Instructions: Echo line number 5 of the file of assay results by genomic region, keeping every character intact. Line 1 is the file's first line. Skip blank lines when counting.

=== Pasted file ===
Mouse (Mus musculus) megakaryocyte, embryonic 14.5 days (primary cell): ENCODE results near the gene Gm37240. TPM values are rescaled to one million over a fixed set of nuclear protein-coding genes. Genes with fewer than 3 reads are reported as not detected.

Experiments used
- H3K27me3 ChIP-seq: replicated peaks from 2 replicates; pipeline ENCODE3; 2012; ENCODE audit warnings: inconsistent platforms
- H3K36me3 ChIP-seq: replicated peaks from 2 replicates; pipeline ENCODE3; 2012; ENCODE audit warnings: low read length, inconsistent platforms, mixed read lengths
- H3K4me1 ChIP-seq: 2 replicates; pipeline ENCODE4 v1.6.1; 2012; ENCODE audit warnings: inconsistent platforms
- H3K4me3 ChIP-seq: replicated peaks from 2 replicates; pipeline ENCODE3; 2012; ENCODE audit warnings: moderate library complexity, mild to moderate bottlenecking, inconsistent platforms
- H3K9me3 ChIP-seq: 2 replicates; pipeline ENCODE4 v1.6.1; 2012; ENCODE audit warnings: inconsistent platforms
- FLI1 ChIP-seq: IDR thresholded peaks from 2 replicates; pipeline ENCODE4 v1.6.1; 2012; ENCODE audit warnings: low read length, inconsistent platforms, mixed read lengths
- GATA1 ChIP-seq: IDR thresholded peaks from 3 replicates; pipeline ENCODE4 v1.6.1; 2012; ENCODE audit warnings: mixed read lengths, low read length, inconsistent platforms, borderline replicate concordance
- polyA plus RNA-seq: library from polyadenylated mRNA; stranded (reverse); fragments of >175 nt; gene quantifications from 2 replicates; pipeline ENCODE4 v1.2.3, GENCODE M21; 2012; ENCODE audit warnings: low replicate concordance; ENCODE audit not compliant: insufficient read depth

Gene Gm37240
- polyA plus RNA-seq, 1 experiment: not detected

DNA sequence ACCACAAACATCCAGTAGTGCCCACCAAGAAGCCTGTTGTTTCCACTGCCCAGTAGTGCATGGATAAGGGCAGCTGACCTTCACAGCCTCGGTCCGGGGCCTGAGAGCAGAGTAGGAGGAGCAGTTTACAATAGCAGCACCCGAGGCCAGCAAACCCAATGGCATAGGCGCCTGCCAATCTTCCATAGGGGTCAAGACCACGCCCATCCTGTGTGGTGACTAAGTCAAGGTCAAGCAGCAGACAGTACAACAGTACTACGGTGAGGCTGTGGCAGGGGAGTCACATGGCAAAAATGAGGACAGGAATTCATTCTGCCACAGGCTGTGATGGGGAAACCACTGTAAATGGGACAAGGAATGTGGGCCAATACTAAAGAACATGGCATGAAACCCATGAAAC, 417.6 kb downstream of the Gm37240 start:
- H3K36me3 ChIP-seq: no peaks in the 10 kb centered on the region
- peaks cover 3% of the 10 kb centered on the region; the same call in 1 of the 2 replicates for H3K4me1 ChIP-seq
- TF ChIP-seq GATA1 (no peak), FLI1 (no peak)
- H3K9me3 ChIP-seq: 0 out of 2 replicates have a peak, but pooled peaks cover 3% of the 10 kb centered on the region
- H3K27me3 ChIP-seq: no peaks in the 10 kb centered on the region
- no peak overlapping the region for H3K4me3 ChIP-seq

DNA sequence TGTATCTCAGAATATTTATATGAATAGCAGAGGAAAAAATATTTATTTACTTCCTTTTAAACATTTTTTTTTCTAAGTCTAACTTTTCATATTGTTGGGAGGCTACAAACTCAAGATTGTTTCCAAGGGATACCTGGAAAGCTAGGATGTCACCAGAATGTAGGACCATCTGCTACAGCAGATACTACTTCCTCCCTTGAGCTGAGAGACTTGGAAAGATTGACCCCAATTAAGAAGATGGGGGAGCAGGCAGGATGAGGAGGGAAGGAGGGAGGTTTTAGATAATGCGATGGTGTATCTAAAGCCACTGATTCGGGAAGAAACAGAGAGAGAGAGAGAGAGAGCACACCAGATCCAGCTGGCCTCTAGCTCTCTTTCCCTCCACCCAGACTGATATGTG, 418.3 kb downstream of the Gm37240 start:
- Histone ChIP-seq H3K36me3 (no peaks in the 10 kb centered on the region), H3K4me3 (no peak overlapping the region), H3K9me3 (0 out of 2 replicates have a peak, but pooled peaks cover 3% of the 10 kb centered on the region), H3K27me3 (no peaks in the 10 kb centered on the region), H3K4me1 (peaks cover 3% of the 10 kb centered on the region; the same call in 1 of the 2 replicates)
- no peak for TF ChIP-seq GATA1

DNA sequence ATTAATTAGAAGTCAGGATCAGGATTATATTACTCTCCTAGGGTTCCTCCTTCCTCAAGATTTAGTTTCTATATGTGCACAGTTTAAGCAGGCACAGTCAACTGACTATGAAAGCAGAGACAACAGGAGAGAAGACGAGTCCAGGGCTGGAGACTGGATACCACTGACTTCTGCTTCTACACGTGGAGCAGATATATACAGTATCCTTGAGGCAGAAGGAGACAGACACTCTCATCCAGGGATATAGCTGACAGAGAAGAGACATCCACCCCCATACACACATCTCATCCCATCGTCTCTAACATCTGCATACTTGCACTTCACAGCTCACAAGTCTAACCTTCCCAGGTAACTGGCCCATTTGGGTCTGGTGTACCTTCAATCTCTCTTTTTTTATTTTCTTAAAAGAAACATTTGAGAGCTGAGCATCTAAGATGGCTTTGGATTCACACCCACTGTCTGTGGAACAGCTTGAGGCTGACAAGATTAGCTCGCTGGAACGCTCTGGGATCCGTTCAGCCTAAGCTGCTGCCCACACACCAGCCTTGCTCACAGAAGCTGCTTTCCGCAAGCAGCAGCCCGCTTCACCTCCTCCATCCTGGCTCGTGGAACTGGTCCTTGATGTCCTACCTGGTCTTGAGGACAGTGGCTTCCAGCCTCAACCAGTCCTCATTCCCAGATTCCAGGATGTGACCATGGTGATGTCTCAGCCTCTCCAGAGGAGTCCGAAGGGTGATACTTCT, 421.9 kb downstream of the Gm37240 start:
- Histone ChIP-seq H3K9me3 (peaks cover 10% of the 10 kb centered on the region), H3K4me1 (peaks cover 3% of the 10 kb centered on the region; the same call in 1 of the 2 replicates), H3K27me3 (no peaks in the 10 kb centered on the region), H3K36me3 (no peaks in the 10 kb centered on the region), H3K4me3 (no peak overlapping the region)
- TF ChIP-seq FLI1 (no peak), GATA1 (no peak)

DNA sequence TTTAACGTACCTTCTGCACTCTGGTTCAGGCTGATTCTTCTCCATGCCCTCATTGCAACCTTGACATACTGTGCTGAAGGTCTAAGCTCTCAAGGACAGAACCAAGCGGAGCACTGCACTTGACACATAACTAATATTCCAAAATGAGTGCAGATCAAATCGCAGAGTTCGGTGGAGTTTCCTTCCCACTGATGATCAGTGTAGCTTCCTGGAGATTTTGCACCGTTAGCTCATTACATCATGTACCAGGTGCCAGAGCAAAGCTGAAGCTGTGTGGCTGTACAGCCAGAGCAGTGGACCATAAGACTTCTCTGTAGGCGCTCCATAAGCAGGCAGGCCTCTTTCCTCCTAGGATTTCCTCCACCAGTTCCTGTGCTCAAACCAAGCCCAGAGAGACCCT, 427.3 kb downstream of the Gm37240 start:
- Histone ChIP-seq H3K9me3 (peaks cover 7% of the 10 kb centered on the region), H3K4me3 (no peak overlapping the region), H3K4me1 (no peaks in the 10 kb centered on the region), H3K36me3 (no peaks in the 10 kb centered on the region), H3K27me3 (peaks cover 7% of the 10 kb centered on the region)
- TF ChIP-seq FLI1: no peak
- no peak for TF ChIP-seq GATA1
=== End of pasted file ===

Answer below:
- H3K4me1 ChIP-seq: 2 replicates; pipeline ENCODE4 v1.6.1; 2012; ENCODE audit warnings: inconsistent platforms